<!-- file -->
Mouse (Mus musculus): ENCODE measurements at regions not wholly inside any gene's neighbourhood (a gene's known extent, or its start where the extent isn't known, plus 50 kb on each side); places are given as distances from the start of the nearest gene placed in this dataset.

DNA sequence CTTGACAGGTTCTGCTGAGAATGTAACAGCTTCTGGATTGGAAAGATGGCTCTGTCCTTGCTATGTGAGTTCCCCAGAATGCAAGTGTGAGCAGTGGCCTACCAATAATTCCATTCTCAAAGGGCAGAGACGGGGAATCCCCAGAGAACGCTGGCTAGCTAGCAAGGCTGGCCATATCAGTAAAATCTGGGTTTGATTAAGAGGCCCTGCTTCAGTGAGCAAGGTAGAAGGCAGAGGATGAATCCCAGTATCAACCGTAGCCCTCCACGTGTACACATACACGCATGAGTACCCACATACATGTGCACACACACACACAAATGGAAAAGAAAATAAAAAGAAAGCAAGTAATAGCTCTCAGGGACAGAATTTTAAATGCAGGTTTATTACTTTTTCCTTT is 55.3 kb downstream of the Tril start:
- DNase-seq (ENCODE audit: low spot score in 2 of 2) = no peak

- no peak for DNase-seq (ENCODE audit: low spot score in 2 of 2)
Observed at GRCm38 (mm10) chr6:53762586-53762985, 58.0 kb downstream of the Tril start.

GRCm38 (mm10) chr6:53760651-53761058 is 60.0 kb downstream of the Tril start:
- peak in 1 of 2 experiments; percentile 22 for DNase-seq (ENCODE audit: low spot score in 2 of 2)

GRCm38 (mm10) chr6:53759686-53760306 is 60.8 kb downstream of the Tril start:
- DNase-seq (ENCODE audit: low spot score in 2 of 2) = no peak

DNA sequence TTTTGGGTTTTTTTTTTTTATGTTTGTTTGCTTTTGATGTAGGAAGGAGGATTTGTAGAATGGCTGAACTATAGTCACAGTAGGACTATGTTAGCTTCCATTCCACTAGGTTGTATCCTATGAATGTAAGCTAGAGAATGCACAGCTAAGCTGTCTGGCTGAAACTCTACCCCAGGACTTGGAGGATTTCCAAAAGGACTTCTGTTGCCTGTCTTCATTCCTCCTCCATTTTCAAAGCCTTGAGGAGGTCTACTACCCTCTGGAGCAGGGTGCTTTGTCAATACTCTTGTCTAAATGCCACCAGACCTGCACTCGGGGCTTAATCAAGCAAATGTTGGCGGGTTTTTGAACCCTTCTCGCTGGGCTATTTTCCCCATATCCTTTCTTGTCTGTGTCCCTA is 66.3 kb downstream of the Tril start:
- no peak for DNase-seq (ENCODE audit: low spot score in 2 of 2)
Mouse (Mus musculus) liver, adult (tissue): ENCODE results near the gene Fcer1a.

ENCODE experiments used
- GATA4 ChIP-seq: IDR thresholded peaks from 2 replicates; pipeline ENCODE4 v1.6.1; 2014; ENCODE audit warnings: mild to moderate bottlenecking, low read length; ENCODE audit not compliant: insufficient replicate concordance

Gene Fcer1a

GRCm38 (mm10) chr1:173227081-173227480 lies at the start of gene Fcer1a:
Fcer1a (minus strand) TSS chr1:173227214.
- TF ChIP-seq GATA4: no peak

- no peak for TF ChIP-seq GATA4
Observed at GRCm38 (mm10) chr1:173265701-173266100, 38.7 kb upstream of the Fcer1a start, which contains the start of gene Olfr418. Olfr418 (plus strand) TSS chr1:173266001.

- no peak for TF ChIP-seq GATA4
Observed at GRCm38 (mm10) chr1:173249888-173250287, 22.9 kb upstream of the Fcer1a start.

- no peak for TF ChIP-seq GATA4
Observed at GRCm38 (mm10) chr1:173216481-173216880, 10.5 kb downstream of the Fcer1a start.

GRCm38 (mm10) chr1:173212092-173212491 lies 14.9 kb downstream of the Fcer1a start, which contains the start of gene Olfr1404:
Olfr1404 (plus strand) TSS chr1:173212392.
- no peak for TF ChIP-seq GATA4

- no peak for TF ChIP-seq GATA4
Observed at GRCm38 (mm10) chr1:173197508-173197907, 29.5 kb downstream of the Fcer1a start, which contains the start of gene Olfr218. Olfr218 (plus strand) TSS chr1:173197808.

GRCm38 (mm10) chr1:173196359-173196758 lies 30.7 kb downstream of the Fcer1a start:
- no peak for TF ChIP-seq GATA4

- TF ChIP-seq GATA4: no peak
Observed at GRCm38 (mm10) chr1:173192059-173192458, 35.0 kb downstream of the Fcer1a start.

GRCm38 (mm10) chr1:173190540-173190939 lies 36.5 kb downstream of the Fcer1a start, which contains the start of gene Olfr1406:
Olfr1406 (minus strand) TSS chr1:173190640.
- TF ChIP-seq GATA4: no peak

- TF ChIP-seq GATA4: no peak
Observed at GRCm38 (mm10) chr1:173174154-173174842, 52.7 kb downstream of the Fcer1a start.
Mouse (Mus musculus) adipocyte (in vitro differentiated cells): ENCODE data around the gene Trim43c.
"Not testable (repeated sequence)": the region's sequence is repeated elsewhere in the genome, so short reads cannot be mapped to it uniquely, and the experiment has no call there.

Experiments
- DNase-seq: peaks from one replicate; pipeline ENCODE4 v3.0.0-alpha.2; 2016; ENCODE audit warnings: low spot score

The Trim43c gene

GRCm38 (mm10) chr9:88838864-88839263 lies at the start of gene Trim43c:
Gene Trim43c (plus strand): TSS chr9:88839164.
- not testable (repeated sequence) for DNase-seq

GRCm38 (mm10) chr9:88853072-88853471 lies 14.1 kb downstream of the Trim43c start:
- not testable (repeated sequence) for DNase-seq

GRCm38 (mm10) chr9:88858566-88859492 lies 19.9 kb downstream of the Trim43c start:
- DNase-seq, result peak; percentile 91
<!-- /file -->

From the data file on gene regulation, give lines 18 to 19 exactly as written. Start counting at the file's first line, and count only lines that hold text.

- TF ChIP-seq GATA4: no peak

- no peak for TF ChIP-seq GATA4